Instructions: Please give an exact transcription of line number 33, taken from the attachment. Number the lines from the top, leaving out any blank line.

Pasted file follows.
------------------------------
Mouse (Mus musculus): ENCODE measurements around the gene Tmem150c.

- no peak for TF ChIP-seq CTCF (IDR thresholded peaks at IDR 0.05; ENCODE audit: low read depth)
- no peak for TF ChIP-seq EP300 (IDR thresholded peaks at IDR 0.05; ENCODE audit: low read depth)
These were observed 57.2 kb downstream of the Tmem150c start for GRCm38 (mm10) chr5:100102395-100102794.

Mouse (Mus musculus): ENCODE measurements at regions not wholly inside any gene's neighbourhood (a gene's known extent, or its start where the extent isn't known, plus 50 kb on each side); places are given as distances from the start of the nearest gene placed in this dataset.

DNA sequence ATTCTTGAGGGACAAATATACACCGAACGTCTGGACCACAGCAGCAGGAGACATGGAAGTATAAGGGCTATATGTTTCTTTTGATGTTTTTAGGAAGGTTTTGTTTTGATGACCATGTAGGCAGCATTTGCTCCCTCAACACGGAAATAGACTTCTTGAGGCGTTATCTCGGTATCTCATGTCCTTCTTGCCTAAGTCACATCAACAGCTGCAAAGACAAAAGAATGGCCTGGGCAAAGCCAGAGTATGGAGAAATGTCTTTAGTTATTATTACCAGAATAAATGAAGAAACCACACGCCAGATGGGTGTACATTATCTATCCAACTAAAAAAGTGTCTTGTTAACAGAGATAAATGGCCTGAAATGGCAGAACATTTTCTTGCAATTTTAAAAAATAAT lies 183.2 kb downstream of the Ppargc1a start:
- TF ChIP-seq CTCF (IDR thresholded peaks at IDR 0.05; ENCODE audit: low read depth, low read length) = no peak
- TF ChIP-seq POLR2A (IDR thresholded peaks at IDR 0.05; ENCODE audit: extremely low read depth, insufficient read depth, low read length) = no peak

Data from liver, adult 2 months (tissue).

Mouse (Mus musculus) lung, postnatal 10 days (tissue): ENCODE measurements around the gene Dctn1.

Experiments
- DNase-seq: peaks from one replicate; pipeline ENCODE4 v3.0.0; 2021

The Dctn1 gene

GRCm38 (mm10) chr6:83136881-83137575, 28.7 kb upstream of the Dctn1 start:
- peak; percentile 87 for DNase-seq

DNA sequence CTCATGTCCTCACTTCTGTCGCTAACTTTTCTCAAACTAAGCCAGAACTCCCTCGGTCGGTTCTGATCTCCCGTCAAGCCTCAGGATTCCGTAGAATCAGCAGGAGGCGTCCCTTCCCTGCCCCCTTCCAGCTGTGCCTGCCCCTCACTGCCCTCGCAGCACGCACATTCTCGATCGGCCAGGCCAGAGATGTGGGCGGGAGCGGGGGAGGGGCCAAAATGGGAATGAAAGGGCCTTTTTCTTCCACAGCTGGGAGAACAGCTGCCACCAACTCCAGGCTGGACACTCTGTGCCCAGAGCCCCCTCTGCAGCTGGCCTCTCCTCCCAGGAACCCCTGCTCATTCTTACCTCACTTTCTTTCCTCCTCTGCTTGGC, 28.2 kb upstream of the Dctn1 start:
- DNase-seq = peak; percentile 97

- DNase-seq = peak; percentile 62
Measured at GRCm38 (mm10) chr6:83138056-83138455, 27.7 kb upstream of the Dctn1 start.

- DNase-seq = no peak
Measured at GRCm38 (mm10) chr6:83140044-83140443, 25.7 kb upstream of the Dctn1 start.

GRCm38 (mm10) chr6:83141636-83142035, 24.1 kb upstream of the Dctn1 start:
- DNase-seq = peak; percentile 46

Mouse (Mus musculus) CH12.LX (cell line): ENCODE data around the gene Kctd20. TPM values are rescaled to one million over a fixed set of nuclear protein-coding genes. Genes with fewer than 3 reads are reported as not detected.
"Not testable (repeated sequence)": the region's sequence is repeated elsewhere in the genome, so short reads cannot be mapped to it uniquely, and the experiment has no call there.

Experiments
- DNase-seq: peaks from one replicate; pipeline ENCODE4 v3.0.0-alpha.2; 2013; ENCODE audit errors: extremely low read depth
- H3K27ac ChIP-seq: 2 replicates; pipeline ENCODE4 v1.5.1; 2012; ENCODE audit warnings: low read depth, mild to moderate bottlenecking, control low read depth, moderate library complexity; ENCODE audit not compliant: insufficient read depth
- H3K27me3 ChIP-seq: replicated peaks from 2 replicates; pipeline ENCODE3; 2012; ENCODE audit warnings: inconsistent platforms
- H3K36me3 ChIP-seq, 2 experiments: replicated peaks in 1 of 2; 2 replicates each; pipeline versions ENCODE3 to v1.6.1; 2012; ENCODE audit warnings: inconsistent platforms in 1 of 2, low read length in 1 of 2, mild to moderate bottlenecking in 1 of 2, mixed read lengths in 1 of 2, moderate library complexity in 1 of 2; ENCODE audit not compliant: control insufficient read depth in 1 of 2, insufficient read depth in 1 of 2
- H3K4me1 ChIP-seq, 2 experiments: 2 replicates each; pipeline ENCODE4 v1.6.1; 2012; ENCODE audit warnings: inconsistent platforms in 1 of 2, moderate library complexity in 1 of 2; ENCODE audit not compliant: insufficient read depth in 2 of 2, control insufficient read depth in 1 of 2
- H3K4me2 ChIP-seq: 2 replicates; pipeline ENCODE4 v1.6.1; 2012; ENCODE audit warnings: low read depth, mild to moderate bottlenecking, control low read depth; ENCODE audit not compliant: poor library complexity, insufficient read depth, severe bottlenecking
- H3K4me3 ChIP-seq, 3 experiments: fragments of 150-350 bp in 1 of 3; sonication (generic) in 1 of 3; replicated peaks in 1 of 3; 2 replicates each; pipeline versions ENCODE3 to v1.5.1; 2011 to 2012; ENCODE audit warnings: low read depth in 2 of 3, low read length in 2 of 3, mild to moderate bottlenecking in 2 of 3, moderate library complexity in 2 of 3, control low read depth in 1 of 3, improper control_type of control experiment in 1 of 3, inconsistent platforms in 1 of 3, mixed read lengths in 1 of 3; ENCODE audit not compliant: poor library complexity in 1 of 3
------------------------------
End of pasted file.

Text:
- H3K4me3 ChIP-seq, 3 experiments: fragments of 150-350 bp in 1 of 3; sonication (generic) in 1 of 3; replicated peaks in 1 of 3; 2 replicates each; pipeline versions ENCODE3 to v1.5.1; 2011 to 2012; ENCODE audit warnings: low read depth in 2 of 3, low read length in 2 of 3, mild to moderate bottlenecking in 2 of 3, moderate library complexity in 2 of 3, control low read depth in 1 of 3, improper control_type of control experiment in 1 of 3, inconsistent platforms in 1 of 3, mixed read lengths in 1 of 3; ENCODE audit not compliant: poor library complexity in 1 of 3